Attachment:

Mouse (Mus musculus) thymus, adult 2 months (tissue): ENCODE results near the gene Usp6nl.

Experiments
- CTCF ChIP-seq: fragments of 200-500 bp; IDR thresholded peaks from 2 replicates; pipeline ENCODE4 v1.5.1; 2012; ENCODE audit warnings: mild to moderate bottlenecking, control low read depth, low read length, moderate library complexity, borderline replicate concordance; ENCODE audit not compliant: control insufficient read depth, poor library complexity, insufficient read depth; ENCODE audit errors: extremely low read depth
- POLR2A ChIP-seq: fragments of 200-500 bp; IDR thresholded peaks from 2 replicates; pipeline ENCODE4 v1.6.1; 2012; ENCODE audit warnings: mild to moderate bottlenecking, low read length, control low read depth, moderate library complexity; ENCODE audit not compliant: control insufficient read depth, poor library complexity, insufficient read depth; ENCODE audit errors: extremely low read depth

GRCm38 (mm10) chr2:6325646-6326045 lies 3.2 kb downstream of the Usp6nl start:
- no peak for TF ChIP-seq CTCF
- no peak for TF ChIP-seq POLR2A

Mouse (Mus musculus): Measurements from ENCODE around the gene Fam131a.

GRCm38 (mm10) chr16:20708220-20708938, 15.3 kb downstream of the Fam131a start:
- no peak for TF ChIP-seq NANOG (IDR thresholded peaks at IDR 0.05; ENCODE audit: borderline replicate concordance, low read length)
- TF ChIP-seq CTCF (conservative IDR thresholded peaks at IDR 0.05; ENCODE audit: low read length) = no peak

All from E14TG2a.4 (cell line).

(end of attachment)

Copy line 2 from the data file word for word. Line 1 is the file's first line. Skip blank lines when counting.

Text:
Experiments